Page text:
All this sits as uncomfortably with the theme of banal evil and the tone of the political thriller as the reader might expect: MacLeod doesn’t quite match the smoothness of his thematic treatment with what is the rather bumpy shape of the novel itself. There are one too many swerves—away from established characters, towards suddenly-developing McGuffins—to make for the seamless, better-crafted novel Intrusion might have been. On the other hand, the visions enjoyed by Hugh of pre-industrial, even "barbarian" societies thriving in the Cairngorns, are what make good on Hope's harshly symbolic name: traveling north in Scotland (MacLeod's Caledonian burr shows through in his assumption that the Highlands will remain a bastion of relatively rugged individualism even in the Foucauldian nightmare of this future), Hugh notices "that up near one of these summits there’s a wee stretch of burn that stays frozen all through the year" (p. 240), and small, almost intangible, whispers of a different future are the only chink in Intrusion's world machine. For MacLeod, then, hope lies precisely in collapse. Continuation of society results only in sixty-four day detention or a perversion of the Labour Party, which has taken all its worst authoritarian instincts and crafted an unopposed governing ideology from them. Hope "hated the Party, hated it from the very marrow of her bones. She could look at its banners and badges and see behind them cells of hooded, shackled men" (p. 378); for MacLeod, too, the real hope is with the Party's bogeymen, the "viral terrorism" of the group known as the Naxals, who are bent on the destruction of the world system which not just caused climate change but conspired to stifle the individual in order to survive beyond it.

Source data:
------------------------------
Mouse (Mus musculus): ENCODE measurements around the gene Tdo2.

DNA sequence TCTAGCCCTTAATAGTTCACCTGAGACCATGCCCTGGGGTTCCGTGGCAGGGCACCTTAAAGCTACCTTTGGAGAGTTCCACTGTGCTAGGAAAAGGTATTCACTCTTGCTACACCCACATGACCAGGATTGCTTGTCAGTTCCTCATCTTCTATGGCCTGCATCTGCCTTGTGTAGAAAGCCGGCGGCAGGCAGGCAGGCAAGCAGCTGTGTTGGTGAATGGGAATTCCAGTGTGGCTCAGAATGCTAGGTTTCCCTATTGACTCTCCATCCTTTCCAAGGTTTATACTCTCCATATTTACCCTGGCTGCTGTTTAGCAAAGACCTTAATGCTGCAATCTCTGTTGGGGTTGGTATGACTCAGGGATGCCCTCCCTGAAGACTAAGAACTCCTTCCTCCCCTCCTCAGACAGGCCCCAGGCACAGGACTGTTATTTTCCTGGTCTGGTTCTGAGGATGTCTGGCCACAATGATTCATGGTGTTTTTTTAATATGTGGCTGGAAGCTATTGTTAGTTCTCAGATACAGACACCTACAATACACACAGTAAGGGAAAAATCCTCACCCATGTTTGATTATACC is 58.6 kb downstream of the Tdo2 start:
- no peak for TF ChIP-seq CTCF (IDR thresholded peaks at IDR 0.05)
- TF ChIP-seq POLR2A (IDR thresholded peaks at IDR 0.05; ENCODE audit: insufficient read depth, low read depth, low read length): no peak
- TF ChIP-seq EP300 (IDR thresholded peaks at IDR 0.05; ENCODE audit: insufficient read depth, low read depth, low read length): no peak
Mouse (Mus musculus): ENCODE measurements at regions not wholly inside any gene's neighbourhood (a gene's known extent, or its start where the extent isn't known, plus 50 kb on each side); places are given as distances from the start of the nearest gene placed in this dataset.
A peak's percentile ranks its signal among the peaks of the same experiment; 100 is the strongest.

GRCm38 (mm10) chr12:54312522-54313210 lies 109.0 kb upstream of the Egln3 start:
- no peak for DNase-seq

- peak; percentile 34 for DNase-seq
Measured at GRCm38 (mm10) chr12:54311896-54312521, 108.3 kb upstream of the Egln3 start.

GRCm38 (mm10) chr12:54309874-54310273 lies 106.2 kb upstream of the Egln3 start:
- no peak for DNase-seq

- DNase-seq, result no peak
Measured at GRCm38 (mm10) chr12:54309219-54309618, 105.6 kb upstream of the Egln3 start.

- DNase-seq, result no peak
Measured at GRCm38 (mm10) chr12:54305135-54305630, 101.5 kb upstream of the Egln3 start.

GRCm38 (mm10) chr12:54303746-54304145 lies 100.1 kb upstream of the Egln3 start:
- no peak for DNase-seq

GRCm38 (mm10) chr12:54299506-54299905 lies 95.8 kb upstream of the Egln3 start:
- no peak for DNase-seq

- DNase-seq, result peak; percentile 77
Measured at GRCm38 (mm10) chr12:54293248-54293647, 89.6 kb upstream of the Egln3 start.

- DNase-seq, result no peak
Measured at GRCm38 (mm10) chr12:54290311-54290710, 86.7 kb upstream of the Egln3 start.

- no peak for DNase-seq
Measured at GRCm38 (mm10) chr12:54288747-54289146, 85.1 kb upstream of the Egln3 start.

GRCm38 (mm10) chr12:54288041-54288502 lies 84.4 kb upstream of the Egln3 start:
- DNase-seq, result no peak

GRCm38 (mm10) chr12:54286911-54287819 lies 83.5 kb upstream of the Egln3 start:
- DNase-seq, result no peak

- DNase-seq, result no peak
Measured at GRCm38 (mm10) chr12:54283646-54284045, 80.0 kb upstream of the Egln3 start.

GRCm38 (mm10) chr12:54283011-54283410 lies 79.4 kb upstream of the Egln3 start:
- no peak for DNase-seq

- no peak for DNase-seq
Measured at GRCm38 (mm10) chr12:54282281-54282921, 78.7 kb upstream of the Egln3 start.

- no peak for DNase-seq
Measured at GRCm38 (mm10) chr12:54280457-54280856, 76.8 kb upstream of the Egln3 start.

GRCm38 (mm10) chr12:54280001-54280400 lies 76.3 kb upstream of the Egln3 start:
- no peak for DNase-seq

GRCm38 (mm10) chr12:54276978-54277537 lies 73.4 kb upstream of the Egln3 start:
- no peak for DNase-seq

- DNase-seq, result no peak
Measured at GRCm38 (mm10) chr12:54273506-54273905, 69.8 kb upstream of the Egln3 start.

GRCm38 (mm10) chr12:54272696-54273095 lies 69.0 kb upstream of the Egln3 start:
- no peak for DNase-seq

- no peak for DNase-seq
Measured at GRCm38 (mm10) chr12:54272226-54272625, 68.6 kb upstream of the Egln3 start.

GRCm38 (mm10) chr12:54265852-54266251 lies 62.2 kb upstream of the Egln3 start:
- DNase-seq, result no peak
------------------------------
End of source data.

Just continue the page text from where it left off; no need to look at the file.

"The world was what it was," remarks Geena, one of the book's first-half characters whom MacLeod abandons in its second. "Critique had always left her with a vague sense of obligation to find fault with the world. Now she understood it as part of the world, a spinning flywheel that helped keep it upright and rolling along" (p. 128). The cosy catastrophe MacLeod depicts in Intrusion, then, refigures the warnings of the literary dystopia as part of the system it purports to guard against. In truth, the real catastrophe—not the cosy one, but the one to be welcomed, the one that might actually achieve something—is the one that brings the walls tumbling down. This is the collapse of civilization less as holiday, more as permanent, and blessed, emigration. Intrusion is, in this way and despite its difficulties as a novel, far more troubling than many more uncomfortable an apocalypse.
Dan Hartland blogs at http://thestoryandthetruth.wordpress.com.